Author: Zaid Al Mashari, CEO of Proven Arabia
Saudi Vision 2030, announced in 2016, has been the cause of many of the changes and path-altering decisions for Saudi Arabia. A part of Vision 2030 is culturing an entrepreneurial atmosphere for investors. This broad shift in Saudi Arabia’s approach was accompanied by multiple regulatory reforms, building the tourism industry, a growing Saudi workforce and a new focus on business.
In 2016, the Saudi Ministry of Civil Service began experimenting with the concept of shared services, a concept developed essentially to improve the efficiency and simplify processes for businesses, but the experiment wasn’t implemented well due to the complexity of the structure and the mindset of change management.
Recently, we have seen a fundamental shift in human resources management in all sectors, whether governmental or private, as it has moved to the modern human resources stage. There is a race to attract talent and showcase the organizational culture and workplace environment.
The Saudi government has implemented the concept of shared services in its Saudi Vision 2030 plans in order to streamline efforts, efficiency and reduce costs. The idea of shared services has allowed organizations to improve in many ways, facilitating business and keeping track of valuable and rapidly growing and changing data.
In recent news, the Kingdom announced a merger between the Ministry of Civil Service and the Ministry of Labor and Social Development, to become the Ministry of Human Resources and Social Development. The decision came in order to combine all government workers together, considering the preexisting alignment between both ministries. Officials confirmed that the move came to unite the efforts of all public and private sector workers, and that an efficiently-run HR system across the board will optimize the investment in HR services and bring back benefits to the workers in both sectors.
In other news came the transformation of SAGIA (Saudi Arabia General Investment Authority) to an independent ministry, separate from the Ministry of Trade. MISA (Ministry of Investment of Saudi Arabia) is a move that further solidifies the executive plans Saudi Arabia is making to achieve its Vision 2030. The ministry is living proof of the Kingdom’s intent to widen the range of businesses it cultures and build a diverse economy. It continues the mission of attracting investments, facilitating them and attempting to achieve sustainable development. The added bonus here is the new job opportunities that new investments bring, which links back to the progressively increasing value of Human Resources.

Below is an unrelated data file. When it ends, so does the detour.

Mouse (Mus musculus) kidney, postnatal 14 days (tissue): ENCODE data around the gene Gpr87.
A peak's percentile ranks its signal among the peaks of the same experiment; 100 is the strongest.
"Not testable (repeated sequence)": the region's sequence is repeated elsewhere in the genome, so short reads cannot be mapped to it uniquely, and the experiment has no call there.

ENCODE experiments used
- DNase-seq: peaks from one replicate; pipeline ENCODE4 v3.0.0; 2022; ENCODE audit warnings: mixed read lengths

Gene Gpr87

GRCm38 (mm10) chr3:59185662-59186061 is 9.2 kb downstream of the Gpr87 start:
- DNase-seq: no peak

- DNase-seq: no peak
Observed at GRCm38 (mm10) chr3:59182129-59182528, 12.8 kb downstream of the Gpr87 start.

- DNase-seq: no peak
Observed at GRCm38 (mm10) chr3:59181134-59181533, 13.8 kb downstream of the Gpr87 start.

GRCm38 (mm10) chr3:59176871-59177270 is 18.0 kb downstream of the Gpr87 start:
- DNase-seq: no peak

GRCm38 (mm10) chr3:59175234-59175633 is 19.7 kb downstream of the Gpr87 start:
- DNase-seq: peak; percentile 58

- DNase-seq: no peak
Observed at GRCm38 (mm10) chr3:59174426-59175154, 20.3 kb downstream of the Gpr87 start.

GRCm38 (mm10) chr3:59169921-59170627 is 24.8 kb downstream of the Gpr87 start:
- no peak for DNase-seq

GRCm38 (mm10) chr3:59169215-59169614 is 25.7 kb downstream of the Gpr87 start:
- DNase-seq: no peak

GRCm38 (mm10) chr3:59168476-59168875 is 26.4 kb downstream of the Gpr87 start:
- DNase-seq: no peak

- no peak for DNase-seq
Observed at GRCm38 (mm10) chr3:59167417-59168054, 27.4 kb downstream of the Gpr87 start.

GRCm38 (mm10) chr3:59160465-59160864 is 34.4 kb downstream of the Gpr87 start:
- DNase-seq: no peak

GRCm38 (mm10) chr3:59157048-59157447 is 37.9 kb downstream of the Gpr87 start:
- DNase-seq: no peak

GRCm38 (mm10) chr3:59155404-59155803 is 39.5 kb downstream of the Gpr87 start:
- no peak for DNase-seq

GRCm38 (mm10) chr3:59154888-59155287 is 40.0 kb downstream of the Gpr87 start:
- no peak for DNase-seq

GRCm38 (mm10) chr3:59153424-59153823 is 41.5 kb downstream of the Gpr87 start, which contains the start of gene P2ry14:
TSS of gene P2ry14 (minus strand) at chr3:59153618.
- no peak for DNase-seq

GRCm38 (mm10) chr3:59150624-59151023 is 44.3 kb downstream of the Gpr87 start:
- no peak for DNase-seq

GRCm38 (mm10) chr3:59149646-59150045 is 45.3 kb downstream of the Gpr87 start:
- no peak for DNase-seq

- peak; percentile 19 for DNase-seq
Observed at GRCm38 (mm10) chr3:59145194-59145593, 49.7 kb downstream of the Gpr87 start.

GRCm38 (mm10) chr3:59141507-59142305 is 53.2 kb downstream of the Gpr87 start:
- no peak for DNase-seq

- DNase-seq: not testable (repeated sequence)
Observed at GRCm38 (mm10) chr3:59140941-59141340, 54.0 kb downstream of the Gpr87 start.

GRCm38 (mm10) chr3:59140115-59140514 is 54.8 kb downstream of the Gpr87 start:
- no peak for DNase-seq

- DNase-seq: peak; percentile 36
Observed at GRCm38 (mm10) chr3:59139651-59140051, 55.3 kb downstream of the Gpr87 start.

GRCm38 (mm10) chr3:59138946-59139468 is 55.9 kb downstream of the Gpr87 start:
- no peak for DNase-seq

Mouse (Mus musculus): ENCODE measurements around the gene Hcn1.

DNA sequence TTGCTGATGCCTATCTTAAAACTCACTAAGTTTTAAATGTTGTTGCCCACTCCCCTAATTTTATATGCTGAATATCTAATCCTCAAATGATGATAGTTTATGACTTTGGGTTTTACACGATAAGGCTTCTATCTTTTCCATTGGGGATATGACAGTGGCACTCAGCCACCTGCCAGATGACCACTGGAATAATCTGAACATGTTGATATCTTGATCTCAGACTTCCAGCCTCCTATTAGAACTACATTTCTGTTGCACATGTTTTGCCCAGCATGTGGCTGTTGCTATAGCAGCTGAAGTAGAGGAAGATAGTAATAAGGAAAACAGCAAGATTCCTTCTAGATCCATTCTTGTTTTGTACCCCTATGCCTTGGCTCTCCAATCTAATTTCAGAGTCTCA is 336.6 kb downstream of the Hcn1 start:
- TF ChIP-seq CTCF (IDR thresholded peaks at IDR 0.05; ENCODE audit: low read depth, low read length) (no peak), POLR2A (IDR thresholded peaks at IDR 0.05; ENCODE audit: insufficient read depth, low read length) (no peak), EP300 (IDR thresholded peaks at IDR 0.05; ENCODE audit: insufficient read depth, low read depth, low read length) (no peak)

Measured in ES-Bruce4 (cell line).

In 2016, along with the reveal of the Saudi Vision 2030, the Human Capital Program was among the executive programs that aimed to help the Kingdom reach its 2030 goals. The program described human capital as a crucial factor in the success of any project and aimed to nurture human talent across Saudi Arabia. A deep understanding of the value of Human Resources, both literally and as a shared service is now embedded in the Saudi understanding of business and in the Saudi Vision; and simultaneously, the concept of shared services is proving to be effective in businesses as well as governmental entities.
This leaves no room for questioning the heavy importance of HR departments in any hiring institution have. Employees are any company’s biggest asset; they are what makes or breaks it. In today’s Saudi Arabia, companies must practice localization upon expansion in order to stay compliant, and this has played a major role in the reduction of unemployment among Saudi nationals to a significant extent. In a way, Saudi Arabia’s current focus on entrepreneurship has become directly proportional not only with economic diversification, but also with the elimination of unemployment. HR comes in as a valuable component from the beginning of recruiting to the actual execution of jobs. It also manages to place the right candidates in the right spots, ultimately leading to business success and employee gratification. On a broader scale, it also reforms Saudi culture, bringing in good salaries, job perks and a well-functioning job market. This translates heavily in how Saudi’s live their lives, the improvement of which is the main mission of the Saudi Vision programs.
There is no doubt that shared services are normally the most efficient model for any large organization even with an internal functional distribution. The success of implementing the shared services model however is dependent on a number of factors and often hindered by the bureaucracy and fixed mindset of internal departments. The core lies with applying change management as a mindset firstly throughout all levels of the organization.
The end result of a positive shared services implementation should be actual positive feedback from real stakeholders. However, it is not an easy journey; where organizations have to adopt continuous process improvement and technology to reach effective results.